Living with Machines: A Dialogue

Brian Green on Online Anonymity

Over on Psychochild’s Blog, Brian Green has a fantastic four part series exploring the relationship between privacy and anonymity, and arguing against the idea that removing anonymity would address the problem – both because this means giving up privacy, which we value, and because it is not practical to do so. Highly recommended reading for game designers and anyone interested in online abuse and privacy:

  • Part 1 looks at the relationship between privacy and anonymity, and the key questions about anonymity.
  • Part 2 examines the harms entailed in removing anonymity.
  • Part 3 makes the case for the impossibility for enforcing public identity and restricting anonymity.
  • Part 4 looks at dealing with the problems of online behaviour, and the changes that might be required.

I shall respond in full in about two weeks time with a piece entitled Lessons from the MUD, but in the meantime a few quick remarks.

Brian’s example that we are now used to people pulling their phones out all the time in the final part sits badly with me; I do not think this an example of a cultural shift to deal with technology consequences so much as I think we have instituted our rudeness and now accept a higher degree of impoliteness towards each other. The same thing happens in big cities, of course: we learn to be less polite. I do not think this specific example upholds the point Brian wishes to make, in terms of adapting to technology, although I do agree with him that this adaptation both needs to and will happen. We just need to be careful in recognising the active role required in shaping norms.

At several points, Brian trots out the example of people who need to protect their identity. I do not think this is as strong an objection as he and others do; his more general arguments about everyone’s need for privacy are much stronger in my view, in particular because they apply to everyone. If we thought public identities would solve all the problems, the need for some people to adjust their permanent identity online would be a manageable issue. But as Brian nicely outlines, public identities aren’t a guaranteed fix. This is not even a likely fix, as Brian elaborates very clearly in part 3.

We need to be having these discussions, and I am enormously grateful to Brian for wading in here, and making such a thorough report on the issues. I heartily recommend you check out all four parts.


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Thank you for your kind words, Chris! It was fun to write, even if it took a bit longer (and definitely turned out a lot longer than expected. I really look forward to your extensive response; the title alone has me eager to read it!

To address your remarks:

I think the phone thing is less culturally incorporated rudeness and more acceptance of the cyborg relationship we have with our phones. I think our attitudes shifted as we saw the phones more as an extension of ourselves and less as an outside device distracting from the conversation. Of course, I think there's a generational element to it where older people are still more likely to more likely to see phones as outside objects that come between people. But, I still think there was a cultural shift to see them in this new light.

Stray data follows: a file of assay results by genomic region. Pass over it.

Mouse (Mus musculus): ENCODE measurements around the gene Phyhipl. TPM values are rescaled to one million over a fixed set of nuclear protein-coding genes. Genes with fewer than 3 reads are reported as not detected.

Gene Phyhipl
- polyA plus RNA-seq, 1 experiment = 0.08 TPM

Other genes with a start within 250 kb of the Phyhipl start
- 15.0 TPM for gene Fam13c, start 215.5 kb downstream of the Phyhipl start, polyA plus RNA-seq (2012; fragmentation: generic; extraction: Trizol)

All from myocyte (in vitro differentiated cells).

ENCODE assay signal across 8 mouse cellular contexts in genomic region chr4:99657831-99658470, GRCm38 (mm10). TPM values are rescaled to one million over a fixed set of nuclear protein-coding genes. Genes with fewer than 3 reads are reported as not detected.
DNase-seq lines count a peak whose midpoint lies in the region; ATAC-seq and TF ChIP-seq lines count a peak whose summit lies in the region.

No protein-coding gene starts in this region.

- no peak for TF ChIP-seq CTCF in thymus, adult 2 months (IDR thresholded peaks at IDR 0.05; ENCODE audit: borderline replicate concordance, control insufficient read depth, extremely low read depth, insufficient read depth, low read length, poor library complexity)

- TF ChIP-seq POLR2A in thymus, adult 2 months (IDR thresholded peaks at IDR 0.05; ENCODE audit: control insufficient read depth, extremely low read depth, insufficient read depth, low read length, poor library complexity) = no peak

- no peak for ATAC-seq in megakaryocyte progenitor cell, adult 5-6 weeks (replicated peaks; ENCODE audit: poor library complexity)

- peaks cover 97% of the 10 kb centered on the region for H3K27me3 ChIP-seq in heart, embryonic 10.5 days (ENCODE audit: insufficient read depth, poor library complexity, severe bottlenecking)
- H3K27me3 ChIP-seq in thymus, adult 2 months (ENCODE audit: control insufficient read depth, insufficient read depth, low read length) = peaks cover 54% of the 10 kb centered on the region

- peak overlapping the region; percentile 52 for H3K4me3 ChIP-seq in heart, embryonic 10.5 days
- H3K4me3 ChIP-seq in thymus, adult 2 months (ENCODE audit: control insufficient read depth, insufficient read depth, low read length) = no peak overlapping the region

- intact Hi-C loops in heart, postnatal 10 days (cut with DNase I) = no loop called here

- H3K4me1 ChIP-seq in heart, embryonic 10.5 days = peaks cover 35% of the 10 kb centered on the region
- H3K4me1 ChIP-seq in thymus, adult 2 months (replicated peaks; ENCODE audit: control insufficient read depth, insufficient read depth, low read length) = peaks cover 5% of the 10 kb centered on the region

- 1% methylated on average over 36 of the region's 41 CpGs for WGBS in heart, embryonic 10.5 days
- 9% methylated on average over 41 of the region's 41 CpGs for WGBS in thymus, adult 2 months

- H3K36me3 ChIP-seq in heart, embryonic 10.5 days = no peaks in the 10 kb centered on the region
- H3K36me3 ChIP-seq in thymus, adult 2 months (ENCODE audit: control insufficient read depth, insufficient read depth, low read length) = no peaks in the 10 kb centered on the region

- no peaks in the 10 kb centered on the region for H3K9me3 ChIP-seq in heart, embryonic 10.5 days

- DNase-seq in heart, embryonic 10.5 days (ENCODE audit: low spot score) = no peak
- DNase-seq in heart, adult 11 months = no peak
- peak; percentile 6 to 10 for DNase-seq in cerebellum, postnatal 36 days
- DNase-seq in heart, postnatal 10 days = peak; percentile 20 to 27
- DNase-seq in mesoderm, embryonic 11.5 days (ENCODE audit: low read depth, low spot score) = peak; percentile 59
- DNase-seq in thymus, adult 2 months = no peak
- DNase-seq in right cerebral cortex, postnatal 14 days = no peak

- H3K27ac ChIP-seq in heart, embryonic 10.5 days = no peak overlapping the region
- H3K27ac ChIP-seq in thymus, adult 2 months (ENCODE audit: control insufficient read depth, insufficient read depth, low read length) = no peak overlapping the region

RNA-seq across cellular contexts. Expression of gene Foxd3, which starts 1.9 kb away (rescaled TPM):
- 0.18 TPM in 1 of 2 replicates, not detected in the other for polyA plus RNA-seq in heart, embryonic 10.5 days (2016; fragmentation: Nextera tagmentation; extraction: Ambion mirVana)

As for general vs. specific needs for anonymity and privacy, I think both are good points to uphold my thesis. I think protecting individuals as well as serving the general needs of people are both worth goals. I understand some people will likely be swayed by one or the other more, though.

Anyway, glad to participate in the discussion! I agree this is something we do need to talk about, and hopefully those of us with some experience can help out.

Hey Brian,
The generational point you make in this comment is of course undoubtedly correct - but I think there is still something amiss, here... responsiveness to the phone is outstripping responsiveness to the people around us. Something has gone wrong. I do agree that there was a cultural shift, though - two, in fact... the shift into seeing the phone as an outside object, and the shift into not noticing the forceful interjection of the phone at all.

The issue I have with the specific needs angle isn't that it lacks validity, but only that it should not be used to leverage the wider issue - those needs could be addressed in other ways, after all. It's good to protect individuals - but it would be unwise to choose a course of action that protected some individuals but in so doing created more trouble for different individuals. We humans have a nasty habit of moving the trouble around. :) From your perspective, since you don't think the situation itself is to blame (being more of an amplifier than a cause), the issues come out differently. There's certainly room for both readings. We share, though, the view that enforcing mandatory public identities everywhere online isn't a viable solution, although differ somewhat as to the nature of the problem.

Thanks for responding to my points, and I look forward to finding out what you make of the longer piece in a week or so.

Long live the Republic of Bloggers!


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